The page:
Two members of my staff fight like cats and dogs. How can I get them to coexist?
Sometimes it seems like the answer to the question "Can't we all just get along?" is a resounding "No." So if you want a truce in their battling behavior, you must broker the peace yourself, because neither one seems able – or willing – to bury the hatchet.
First, meet with both of the warring parties in private. Address the behavior without pinning the blame on either one, using statements such as, "The two of you are fighting constantly, and I need you to understand that this is unacceptable behavior. I want it to stop immediately." Next, to reinforce what you've said, describe the negative effect their pugilistic pattern is having on the entire department. After that, ask both to verbally acknowledge what you've stated. Do not allow the staffers to debate you, or to point the finger at each other.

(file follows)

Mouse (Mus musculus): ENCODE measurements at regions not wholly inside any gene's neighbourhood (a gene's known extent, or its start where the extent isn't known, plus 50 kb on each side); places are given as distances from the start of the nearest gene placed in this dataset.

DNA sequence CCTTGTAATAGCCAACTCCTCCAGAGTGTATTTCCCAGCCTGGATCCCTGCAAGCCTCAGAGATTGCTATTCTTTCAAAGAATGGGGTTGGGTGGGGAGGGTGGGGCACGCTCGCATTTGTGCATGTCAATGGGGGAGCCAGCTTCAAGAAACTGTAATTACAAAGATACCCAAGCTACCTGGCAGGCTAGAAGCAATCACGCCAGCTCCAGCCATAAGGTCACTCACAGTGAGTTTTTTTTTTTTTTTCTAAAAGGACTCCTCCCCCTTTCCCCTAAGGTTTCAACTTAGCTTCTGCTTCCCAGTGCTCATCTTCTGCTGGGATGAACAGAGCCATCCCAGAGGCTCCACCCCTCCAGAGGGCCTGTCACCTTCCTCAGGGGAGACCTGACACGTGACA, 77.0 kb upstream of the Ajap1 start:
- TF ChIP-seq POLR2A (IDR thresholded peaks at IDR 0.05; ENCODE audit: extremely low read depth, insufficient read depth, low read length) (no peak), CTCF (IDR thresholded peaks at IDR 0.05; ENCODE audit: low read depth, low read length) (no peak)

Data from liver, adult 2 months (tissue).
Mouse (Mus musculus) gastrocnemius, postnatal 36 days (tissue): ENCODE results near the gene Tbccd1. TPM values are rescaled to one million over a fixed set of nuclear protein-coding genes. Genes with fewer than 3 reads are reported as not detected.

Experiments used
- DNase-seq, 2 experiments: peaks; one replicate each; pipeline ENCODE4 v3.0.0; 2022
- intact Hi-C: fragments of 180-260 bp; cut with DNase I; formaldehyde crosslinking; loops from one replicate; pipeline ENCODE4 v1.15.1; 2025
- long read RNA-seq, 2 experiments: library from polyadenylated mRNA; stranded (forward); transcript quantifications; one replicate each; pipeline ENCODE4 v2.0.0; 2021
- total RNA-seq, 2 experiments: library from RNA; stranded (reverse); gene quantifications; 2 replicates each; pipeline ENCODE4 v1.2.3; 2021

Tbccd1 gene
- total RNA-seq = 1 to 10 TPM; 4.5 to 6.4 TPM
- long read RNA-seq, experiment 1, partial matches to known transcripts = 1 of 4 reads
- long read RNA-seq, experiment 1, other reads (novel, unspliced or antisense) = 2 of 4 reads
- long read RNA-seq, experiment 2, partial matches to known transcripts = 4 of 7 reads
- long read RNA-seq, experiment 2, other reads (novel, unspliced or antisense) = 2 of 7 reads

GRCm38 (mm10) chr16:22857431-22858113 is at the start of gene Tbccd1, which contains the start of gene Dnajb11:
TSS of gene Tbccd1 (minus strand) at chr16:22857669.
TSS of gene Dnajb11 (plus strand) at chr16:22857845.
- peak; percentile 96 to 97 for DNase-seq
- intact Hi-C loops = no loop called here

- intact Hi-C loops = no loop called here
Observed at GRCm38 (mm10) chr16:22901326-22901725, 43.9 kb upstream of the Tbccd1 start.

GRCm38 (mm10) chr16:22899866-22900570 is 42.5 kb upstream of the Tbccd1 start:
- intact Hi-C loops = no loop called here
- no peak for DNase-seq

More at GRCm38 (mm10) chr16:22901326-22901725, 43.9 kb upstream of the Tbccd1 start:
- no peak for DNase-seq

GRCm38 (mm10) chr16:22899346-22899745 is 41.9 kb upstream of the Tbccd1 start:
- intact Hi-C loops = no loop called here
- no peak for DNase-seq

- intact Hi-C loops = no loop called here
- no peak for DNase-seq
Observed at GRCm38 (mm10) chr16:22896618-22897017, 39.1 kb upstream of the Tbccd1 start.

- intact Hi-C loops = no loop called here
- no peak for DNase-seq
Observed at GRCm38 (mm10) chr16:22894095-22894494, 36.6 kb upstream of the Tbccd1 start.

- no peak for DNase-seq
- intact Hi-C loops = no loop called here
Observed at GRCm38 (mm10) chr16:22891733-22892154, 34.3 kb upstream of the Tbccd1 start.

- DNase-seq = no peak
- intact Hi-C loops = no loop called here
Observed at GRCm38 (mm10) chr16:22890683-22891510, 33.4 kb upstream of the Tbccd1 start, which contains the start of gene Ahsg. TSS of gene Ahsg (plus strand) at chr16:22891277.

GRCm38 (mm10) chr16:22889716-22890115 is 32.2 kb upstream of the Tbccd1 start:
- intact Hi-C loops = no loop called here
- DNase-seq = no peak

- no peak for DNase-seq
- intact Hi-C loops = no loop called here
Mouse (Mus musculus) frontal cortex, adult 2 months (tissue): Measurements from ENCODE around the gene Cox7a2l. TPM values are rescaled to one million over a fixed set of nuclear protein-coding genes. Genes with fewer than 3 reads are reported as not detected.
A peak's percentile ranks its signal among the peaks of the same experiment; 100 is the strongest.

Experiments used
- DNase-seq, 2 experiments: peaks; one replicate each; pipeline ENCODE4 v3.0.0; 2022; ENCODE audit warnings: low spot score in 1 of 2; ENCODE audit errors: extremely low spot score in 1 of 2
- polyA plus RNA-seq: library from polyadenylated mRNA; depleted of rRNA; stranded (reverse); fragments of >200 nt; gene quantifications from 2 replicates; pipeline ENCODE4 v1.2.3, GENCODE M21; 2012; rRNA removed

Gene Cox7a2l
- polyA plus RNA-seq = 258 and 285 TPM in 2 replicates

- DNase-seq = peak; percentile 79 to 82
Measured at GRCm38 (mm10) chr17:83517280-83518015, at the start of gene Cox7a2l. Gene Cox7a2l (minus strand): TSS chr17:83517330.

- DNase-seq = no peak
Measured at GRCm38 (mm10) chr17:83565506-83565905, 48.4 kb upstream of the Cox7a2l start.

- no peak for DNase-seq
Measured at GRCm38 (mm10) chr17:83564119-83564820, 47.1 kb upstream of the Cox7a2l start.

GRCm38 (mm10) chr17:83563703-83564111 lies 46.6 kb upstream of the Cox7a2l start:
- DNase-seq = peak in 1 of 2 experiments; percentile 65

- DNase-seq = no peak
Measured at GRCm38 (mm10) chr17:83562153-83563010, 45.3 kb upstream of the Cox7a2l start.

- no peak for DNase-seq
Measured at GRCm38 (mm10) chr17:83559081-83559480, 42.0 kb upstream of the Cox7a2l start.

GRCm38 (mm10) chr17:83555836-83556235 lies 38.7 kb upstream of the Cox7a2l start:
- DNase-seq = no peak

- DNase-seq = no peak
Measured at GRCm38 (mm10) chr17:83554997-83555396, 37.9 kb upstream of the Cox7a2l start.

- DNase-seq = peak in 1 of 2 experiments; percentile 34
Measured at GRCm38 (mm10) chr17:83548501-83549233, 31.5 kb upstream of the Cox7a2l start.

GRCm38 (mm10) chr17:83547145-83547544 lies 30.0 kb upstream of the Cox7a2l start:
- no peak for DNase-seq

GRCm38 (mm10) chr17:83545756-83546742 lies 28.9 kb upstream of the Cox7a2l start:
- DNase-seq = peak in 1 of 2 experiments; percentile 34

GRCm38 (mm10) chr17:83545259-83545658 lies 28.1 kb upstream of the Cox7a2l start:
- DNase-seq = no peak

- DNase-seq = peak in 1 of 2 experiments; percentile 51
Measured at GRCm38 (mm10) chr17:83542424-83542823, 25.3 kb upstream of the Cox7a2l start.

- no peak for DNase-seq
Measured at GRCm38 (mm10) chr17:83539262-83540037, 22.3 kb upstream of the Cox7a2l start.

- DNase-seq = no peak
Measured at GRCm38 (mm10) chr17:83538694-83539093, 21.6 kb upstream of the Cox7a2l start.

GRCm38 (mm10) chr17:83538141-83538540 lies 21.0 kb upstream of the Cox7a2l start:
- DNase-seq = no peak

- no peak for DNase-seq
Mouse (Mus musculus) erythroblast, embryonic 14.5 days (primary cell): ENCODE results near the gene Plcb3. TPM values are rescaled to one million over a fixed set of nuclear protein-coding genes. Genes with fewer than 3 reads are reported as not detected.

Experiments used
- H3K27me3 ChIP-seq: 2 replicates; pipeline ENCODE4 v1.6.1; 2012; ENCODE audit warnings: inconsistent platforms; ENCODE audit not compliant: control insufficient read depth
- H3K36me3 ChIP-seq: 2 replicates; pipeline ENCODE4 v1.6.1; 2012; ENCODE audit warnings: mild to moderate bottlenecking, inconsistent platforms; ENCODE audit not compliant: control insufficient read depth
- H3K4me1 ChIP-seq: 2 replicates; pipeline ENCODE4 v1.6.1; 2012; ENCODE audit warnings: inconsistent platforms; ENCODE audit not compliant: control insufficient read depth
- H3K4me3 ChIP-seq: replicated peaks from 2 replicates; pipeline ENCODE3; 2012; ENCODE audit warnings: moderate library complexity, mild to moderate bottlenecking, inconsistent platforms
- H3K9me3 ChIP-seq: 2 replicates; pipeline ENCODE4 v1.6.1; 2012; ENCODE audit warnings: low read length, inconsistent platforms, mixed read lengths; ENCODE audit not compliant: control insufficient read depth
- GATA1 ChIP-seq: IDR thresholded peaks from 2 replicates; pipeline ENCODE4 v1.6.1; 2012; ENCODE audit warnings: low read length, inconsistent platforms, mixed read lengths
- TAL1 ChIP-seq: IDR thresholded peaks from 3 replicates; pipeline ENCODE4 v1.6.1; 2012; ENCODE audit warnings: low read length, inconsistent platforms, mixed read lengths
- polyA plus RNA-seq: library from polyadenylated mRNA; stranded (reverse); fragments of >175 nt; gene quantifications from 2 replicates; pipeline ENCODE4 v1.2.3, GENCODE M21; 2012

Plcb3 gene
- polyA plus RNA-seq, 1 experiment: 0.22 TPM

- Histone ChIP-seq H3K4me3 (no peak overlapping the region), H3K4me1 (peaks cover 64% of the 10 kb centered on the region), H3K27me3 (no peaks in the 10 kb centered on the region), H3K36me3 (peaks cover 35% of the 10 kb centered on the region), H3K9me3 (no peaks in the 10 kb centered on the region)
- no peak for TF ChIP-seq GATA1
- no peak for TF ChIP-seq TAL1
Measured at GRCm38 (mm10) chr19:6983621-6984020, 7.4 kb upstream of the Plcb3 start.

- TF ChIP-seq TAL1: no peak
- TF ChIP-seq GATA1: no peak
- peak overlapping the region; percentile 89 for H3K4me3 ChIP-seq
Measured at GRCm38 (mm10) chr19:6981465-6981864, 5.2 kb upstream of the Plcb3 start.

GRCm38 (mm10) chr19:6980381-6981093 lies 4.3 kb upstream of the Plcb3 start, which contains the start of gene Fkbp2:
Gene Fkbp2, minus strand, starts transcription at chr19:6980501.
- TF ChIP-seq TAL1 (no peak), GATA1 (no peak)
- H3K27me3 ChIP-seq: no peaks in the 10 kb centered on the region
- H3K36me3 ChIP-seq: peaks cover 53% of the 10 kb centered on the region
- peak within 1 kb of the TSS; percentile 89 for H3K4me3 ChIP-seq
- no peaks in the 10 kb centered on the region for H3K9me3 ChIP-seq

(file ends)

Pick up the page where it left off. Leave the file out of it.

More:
Once you have made clear where you stand, tell the staffers you expect them to work out any disagreements, whether personal or professional, in a manner that doesn't negatively reflect on themselves and your department. Lastly, inform them that they will be responsible for an immediate cessation in hostilities; otherwise, there will be consequences.
By confronting their behavior without blaming either party, stating your expectations, and emphasizing the possibility of sanctions, you will most likely see less combat and more cooperation between them.E
, organizational psychologist, is the president of management-consulting company Lumpkin & Associates in Fairhope, AL. Need answers? Email your career-related questions to firstname.lastname@example.org